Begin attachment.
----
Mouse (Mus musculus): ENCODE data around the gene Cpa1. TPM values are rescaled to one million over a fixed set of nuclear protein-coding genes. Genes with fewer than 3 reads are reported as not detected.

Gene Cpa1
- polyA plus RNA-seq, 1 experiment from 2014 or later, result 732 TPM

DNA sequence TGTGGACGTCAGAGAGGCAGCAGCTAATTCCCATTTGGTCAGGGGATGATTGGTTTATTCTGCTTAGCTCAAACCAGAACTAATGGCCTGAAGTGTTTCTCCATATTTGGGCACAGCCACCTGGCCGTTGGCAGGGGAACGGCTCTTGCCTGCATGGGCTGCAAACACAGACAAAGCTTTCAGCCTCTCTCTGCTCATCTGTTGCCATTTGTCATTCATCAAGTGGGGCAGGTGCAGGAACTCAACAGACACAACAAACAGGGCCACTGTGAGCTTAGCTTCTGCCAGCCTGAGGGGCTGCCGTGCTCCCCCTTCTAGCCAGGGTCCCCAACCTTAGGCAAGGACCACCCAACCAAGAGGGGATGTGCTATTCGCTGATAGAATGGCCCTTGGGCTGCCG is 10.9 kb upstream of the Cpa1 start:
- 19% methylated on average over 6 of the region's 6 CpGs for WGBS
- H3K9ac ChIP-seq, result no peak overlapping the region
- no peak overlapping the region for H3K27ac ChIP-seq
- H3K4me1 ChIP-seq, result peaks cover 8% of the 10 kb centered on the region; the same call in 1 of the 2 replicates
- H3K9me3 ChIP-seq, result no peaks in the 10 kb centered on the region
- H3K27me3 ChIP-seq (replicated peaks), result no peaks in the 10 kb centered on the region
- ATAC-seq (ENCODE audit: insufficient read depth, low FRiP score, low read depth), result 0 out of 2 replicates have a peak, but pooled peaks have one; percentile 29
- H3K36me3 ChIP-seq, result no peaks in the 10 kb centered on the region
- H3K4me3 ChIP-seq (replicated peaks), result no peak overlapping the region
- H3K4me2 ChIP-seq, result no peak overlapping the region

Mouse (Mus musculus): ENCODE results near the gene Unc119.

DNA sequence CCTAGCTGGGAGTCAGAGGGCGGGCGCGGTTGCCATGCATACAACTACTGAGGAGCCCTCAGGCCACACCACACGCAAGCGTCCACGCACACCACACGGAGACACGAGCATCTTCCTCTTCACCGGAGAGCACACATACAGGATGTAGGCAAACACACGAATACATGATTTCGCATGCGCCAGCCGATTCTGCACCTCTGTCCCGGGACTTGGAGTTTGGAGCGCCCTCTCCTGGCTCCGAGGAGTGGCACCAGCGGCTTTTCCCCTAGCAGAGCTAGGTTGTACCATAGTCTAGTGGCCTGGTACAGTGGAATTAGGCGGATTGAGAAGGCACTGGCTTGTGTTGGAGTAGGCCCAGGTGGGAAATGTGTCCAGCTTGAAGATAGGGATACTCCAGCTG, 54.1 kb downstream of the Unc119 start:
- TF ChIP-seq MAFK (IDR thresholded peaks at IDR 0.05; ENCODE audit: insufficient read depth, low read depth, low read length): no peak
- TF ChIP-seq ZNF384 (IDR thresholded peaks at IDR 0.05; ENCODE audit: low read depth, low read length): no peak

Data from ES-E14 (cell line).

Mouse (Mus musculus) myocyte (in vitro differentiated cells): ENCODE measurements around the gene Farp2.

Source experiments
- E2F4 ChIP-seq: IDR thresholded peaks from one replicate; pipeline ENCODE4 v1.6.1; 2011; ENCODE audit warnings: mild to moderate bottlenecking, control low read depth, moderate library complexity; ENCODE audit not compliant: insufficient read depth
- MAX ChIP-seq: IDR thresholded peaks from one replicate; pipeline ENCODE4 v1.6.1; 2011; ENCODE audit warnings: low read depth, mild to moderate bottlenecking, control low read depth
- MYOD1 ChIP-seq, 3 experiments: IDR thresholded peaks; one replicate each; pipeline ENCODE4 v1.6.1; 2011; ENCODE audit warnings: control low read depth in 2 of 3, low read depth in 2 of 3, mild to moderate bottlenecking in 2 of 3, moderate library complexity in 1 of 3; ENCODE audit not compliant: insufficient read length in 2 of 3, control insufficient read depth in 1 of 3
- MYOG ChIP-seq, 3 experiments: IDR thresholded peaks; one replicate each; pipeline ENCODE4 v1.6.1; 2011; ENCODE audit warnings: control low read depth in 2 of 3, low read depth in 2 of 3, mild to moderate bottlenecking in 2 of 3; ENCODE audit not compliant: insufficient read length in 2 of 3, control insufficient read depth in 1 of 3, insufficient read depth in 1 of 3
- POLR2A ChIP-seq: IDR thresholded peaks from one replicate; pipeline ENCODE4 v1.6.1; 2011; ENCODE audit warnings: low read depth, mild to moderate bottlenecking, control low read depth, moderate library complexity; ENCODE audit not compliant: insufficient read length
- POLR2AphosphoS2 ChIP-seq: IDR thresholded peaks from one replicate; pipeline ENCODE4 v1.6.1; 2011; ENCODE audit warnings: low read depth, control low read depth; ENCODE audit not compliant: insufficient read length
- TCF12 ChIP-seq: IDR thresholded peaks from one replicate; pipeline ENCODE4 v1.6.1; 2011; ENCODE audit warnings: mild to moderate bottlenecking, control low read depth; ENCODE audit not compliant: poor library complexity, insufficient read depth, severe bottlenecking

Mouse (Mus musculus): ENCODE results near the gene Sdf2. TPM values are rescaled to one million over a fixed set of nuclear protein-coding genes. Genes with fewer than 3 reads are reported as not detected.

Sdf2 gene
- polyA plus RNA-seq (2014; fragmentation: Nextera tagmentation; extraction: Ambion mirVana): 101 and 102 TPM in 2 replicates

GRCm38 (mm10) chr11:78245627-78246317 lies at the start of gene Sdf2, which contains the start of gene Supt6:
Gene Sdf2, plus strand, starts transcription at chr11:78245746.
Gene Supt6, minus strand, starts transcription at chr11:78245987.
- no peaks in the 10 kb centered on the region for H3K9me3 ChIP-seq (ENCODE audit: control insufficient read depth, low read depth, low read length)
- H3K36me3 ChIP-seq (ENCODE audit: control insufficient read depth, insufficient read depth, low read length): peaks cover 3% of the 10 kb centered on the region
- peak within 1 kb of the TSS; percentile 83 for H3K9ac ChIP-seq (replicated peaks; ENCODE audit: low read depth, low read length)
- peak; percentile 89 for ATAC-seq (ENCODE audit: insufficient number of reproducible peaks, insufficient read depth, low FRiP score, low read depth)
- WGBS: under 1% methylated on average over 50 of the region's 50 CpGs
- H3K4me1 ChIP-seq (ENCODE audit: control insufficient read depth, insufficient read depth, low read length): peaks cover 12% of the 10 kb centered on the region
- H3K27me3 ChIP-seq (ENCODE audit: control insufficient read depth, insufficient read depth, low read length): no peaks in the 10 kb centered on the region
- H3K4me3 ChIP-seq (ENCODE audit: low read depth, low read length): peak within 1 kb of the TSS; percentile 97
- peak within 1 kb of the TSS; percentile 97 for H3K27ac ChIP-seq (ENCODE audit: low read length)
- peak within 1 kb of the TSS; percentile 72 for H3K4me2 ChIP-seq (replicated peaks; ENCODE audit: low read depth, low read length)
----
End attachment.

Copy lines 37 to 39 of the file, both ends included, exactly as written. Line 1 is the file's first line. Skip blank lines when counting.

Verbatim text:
- peak within 1 kb of the TSS; percentile 83 for H3K9ac ChIP-seq (replicated peaks; ENCODE audit: low read depth, low read length)
- peak; percentile 89 for ATAC-seq (ENCODE audit: insufficient number of reproducible peaks, insufficient read depth, low FRiP score, low read depth)
- WGBS: under 1% methylated on average over 50 of the region's 50 CpGs